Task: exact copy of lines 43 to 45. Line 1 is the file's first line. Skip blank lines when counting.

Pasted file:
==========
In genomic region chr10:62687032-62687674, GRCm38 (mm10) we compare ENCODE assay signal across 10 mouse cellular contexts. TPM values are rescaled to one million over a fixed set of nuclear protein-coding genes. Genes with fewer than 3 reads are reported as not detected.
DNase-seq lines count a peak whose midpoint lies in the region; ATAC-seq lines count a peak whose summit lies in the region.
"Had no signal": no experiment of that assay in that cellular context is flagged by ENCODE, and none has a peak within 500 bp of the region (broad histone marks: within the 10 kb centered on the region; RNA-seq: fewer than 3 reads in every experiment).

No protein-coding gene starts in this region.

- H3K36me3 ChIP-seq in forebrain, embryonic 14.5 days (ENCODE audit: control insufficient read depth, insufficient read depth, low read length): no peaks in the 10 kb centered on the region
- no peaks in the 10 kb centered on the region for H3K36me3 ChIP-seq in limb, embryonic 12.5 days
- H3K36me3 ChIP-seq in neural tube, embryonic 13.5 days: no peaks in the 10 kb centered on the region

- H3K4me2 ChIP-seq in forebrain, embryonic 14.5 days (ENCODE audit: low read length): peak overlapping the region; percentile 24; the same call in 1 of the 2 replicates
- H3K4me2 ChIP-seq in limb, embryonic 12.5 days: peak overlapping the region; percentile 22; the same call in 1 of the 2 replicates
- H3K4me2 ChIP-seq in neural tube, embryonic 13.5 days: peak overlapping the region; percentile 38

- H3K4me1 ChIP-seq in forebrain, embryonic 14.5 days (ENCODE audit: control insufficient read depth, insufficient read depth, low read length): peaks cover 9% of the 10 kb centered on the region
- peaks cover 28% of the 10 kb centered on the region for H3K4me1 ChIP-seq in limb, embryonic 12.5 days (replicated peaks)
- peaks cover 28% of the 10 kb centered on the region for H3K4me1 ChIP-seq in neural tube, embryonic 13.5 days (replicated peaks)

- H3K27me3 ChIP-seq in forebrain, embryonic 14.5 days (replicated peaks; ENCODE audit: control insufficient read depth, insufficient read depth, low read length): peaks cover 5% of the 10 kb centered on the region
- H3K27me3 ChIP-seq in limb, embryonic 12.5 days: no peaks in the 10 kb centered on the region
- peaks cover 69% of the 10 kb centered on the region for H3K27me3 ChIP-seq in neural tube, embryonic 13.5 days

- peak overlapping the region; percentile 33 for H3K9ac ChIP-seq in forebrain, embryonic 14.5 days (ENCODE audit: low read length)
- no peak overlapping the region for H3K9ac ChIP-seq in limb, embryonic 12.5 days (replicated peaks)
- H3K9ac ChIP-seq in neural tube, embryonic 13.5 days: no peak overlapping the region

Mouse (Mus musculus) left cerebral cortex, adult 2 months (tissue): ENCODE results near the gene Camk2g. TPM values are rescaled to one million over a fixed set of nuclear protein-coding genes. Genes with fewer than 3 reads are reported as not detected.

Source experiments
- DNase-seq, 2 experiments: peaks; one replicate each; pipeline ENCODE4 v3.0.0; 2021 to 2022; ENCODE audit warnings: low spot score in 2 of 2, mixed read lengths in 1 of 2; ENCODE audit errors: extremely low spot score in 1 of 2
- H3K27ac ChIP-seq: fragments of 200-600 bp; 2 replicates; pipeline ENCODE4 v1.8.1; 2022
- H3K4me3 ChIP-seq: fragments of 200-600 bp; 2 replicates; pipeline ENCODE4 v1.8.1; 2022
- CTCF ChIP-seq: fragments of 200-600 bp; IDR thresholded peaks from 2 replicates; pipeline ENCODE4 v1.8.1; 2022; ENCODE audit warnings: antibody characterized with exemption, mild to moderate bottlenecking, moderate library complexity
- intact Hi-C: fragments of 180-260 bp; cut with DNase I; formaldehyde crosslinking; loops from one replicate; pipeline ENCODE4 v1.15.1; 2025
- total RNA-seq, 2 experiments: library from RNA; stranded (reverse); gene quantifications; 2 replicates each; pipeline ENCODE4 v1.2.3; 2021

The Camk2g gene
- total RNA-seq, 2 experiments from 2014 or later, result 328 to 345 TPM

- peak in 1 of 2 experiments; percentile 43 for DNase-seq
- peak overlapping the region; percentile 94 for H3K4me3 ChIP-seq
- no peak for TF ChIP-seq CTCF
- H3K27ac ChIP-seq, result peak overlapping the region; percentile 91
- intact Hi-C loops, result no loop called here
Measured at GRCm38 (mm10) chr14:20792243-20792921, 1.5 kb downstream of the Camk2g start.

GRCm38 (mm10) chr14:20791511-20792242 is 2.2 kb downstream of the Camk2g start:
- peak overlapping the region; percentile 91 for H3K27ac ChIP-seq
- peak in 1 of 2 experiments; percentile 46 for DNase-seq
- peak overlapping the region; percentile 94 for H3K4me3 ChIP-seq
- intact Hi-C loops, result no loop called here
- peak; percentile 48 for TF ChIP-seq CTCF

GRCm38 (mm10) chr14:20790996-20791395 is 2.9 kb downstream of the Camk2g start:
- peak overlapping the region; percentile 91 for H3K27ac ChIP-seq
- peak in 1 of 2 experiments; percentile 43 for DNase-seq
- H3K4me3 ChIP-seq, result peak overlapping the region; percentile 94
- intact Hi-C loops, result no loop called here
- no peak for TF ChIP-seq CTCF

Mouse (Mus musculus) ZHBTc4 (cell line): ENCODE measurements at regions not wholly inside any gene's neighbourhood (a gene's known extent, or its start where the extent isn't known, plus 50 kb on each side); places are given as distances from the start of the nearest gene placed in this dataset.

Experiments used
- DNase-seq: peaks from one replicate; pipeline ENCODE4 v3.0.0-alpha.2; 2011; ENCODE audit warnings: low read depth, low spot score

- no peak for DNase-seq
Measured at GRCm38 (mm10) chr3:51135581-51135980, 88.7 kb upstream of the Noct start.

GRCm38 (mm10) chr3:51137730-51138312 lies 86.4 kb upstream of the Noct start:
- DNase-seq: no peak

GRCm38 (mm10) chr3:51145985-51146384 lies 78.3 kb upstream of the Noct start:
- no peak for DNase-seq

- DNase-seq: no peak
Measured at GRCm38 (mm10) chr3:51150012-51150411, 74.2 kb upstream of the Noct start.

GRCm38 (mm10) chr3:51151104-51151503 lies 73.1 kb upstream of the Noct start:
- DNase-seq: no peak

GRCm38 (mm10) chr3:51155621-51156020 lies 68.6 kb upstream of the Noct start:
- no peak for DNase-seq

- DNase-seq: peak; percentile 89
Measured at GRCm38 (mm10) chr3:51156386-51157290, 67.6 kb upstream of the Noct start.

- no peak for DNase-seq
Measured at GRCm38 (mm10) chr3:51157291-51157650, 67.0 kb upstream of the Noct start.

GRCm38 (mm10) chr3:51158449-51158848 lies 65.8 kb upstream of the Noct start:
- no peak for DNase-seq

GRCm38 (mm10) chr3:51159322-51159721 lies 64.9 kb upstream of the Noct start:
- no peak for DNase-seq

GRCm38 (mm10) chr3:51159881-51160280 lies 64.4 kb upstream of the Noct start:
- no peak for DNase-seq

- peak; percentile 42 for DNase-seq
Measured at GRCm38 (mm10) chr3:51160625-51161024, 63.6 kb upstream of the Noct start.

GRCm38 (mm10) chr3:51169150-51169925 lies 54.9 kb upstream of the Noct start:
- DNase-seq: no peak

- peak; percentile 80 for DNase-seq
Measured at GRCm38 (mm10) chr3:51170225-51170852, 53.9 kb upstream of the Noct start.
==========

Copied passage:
- peak overlapping the region; percentile 91 for H3K27ac ChIP-seq
- peak in 1 of 2 experiments; percentile 43 for DNase-seq
- H3K4me3 ChIP-seq, result peak overlapping the region; percentile 94